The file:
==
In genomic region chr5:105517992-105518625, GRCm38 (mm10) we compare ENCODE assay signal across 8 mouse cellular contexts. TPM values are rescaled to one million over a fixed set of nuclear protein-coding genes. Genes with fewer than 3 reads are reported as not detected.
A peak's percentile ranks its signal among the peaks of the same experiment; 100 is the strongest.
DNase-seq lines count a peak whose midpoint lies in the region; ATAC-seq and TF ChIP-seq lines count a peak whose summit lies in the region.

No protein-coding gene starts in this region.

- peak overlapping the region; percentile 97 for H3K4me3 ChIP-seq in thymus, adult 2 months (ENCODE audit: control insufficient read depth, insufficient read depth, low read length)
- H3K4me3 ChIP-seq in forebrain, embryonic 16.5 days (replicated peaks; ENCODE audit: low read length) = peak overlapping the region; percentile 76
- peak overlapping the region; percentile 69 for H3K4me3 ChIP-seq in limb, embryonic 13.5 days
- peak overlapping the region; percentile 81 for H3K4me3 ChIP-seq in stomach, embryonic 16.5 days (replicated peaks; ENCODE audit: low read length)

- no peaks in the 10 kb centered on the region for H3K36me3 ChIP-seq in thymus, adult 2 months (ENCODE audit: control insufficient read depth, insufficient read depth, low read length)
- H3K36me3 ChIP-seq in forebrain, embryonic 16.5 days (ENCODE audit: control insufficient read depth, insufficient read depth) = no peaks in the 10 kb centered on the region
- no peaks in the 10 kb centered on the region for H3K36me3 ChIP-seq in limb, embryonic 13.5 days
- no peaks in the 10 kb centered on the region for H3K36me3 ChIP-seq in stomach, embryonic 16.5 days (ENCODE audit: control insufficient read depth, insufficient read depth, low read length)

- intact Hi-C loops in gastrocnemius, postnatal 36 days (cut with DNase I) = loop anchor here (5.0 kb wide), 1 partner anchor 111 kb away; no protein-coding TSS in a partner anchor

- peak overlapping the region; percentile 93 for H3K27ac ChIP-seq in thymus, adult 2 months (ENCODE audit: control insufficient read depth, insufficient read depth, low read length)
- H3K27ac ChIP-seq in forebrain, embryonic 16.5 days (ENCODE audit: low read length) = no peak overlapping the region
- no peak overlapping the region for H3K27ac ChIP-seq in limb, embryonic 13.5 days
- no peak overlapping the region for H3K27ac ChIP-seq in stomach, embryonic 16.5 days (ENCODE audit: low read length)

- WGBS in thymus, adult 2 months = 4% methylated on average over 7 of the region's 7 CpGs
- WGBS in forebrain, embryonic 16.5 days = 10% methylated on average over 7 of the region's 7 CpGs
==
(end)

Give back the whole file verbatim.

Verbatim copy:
In genomic region chr5:105517992-105518625, GRCm38 (mm10) we compare ENCODE assay signal across 8 mouse cellular contexts. TPM values are rescaled to one million over a fixed set of nuclear protein-coding genes. Genes with fewer than 3 reads are reported as not detected.
A peak's percentile ranks its signal among the peaks of the same experiment; 100 is the strongest.
DNase-seq lines count a peak whose midpoint lies in the region; ATAC-seq and TF ChIP-seq lines count a peak whose summit lies in the region.

No protein-coding gene starts in this region.

- peak overlapping the region; percentile 97 for H3K4me3 ChIP-seq in thymus, adult 2 months (ENCODE audit: control insufficient read depth, insufficient read depth, low read length)
- H3K4me3 ChIP-seq in forebrain, embryonic 16.5 days (replicated peaks; ENCODE audit: low read length) = peak overlapping the region; percentile 76
- peak overlapping the region; percentile 69 for H3K4me3 ChIP-seq in limb, embryonic 13.5 days
- peak overlapping the region; percentile 81 for H3K4me3 ChIP-seq in stomach, embryonic 16.5 days (replicated peaks; ENCODE audit: low read length)

- no peaks in the 10 kb centered on the region for H3K36me3 ChIP-seq in thymus, adult 2 months (ENCODE audit: control insufficient read depth, insufficient read depth, low read length)
- H3K36me3 ChIP-seq in forebrain, embryonic 16.5 days (ENCODE audit: control insufficient read depth, insufficient read depth) = no peaks in the 10 kb centered on the region
- no peaks in the 10 kb centered on the region for H3K36me3 ChIP-seq in limb, embryonic 13.5 days
- no peaks in the 10 kb centered on the region for H3K36me3 ChIP-seq in stomach, embryonic 16.5 days (ENCODE audit: control insufficient read depth, insufficient read depth, low read length)

- intact Hi-C loops in gastrocnemius, postnatal 36 days (cut with DNase I) = loop anchor here (5.0 kb wide), 1 partner anchor 111 kb away; no protein-coding TSS in a partner anchor

- peak overlapping the region; percentile 93 for H3K27ac ChIP-seq in thymus, adult 2 months (ENCODE audit: control insufficient read depth, insufficient read depth, low read length)
- H3K27ac ChIP-seq in forebrain, embryonic 16.5 days (ENCODE audit: low read length) = no peak overlapping the region
- no peak overlapping the region for H3K27ac ChIP-seq in limb, embryonic 13.5 days
- no peak overlapping the region for H3K27ac ChIP-seq in stomach, embryonic 16.5 days (ENCODE audit: low read length)

- WGBS in thymus, adult 2 months = 4% methylated on average over 7 of the region's 7 CpGs
- WGBS in forebrain, embryonic 16.5 days = 10% methylated on average over 7 of the region's 7 CpGs